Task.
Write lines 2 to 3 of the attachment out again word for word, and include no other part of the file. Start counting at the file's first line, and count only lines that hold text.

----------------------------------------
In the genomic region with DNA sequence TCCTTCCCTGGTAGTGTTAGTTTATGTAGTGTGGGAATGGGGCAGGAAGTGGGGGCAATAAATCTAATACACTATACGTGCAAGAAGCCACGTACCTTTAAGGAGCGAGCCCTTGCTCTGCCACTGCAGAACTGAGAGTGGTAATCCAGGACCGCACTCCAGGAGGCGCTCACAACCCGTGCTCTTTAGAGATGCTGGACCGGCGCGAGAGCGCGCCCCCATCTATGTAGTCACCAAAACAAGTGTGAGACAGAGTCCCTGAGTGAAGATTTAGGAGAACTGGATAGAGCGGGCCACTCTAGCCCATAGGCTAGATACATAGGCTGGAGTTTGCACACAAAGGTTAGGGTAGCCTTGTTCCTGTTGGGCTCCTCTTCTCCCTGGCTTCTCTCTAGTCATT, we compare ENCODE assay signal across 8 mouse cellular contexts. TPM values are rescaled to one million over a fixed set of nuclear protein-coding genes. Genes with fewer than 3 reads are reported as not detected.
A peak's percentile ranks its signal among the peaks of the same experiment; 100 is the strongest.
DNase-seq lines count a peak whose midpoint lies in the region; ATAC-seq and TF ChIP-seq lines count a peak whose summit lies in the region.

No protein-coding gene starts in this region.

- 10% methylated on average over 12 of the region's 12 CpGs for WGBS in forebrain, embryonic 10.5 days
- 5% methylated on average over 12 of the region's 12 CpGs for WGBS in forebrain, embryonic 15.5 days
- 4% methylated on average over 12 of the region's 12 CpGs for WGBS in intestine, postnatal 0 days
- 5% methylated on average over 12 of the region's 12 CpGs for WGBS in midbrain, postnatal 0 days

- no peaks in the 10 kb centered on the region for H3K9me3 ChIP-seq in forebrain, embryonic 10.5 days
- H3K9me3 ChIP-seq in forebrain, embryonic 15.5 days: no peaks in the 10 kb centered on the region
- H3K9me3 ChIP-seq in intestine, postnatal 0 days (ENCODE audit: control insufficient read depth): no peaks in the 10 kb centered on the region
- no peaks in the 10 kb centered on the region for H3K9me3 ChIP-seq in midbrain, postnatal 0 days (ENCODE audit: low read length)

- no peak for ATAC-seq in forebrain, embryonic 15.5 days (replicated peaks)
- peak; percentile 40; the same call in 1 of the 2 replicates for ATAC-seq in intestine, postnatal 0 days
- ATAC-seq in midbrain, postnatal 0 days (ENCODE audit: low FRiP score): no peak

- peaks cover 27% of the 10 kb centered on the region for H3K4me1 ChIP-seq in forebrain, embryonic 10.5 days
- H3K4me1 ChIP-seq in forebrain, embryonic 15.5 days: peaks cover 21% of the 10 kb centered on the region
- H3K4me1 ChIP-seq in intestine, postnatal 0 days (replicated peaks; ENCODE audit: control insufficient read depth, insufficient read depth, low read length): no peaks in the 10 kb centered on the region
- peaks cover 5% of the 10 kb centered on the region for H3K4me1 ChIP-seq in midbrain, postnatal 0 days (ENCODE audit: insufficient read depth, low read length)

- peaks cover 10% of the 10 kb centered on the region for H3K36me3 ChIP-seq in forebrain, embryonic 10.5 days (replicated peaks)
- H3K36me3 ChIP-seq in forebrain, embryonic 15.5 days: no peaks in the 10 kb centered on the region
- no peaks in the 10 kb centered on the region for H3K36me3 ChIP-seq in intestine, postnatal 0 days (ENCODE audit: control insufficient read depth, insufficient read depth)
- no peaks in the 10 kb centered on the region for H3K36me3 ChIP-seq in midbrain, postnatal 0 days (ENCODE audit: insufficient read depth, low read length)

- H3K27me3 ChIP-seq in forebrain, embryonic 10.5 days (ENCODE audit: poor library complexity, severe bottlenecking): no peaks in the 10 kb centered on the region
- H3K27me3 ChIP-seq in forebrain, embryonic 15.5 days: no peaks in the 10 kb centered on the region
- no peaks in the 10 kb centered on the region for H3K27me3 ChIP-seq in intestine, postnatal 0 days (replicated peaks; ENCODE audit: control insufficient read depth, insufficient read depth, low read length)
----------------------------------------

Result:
A peak's percentile ranks its signal among the peaks of the same experiment; 100 is the strongest.
DNase-seq lines count a peak whose midpoint lies in the region; ATAC-seq and TF ChIP-seq lines count a peak whose summit lies in the region.